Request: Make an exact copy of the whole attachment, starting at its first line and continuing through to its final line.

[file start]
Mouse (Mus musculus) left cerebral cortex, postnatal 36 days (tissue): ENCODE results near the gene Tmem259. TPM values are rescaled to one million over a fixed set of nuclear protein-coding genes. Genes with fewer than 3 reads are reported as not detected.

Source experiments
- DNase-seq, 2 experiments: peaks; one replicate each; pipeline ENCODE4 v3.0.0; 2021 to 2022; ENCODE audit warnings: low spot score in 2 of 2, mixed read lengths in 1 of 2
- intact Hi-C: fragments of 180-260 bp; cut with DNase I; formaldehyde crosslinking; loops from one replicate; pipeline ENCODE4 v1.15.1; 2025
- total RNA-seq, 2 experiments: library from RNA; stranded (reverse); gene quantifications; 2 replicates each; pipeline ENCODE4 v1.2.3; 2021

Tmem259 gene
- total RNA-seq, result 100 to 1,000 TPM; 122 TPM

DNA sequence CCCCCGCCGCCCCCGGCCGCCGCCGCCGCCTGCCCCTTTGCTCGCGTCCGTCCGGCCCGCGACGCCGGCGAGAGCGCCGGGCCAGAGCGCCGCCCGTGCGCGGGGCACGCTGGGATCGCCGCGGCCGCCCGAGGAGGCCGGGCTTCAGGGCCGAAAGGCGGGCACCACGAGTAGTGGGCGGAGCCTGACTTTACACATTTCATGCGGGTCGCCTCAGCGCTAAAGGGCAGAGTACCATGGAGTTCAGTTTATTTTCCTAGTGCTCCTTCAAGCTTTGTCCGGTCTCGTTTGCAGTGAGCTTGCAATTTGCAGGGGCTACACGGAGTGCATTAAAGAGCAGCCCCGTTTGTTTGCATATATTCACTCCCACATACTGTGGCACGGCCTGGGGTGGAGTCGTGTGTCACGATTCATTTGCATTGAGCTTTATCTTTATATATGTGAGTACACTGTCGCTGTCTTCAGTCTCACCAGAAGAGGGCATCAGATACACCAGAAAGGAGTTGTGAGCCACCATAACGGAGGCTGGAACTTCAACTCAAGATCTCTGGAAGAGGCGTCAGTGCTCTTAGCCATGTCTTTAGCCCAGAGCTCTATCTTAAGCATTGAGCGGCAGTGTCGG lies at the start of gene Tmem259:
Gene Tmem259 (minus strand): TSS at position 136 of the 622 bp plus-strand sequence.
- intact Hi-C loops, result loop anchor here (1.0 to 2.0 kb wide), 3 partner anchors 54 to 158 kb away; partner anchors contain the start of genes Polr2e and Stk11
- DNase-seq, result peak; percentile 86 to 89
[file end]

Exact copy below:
Mouse (Mus musculus) left cerebral cortex, postnatal 36 days (tissue): ENCODE results near the gene Tmem259. TPM values are rescaled to one million over a fixed set of nuclear protein-coding genes. Genes with fewer than 3 reads are reported as not detected.

Source experiments
- DNase-seq, 2 experiments: peaks; one replicate each; pipeline ENCODE4 v3.0.0; 2021 to 2022; ENCODE audit warnings: low spot score in 2 of 2, mixed read lengths in 1 of 2
- intact Hi-C: fragments of 180-260 bp; cut with DNase I; formaldehyde crosslinking; loops from one replicate; pipeline ENCODE4 v1.15.1; 2025
- total RNA-seq, 2 experiments: library from RNA; stranded (reverse); gene quantifications; 2 replicates each; pipeline ENCODE4 v1.2.3; 2021

Tmem259 gene
- total RNA-seq, result 100 to 1,000 TPM; 122 TPM

DNA sequence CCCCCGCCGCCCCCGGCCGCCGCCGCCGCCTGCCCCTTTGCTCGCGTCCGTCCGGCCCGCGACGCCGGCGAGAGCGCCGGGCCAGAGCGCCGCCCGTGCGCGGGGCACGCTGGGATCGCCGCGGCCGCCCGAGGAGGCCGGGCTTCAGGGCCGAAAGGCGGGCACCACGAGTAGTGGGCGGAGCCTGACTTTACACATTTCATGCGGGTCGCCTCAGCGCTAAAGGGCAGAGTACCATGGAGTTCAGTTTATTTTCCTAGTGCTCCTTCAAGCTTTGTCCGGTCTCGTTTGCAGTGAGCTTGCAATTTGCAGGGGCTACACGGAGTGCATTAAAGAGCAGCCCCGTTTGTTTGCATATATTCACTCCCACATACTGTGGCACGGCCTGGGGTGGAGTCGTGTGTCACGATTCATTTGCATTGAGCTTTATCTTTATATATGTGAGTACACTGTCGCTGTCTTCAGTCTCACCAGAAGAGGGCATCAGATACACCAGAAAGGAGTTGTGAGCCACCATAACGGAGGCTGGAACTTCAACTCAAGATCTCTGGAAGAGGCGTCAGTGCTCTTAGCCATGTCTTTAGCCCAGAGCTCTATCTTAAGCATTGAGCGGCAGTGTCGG lies at the start of gene Tmem259:
Gene Tmem259 (minus strand): TSS at position 136 of the 622 bp plus-strand sequence.
- intact Hi-C loops, result loop anchor here (1.0 to 2.0 kb wide), 3 partner anchors 54 to 158 kb away; partner anchors contain the start of genes Polr2e and Stk11
- DNase-seq, result peak; percentile 86 to 89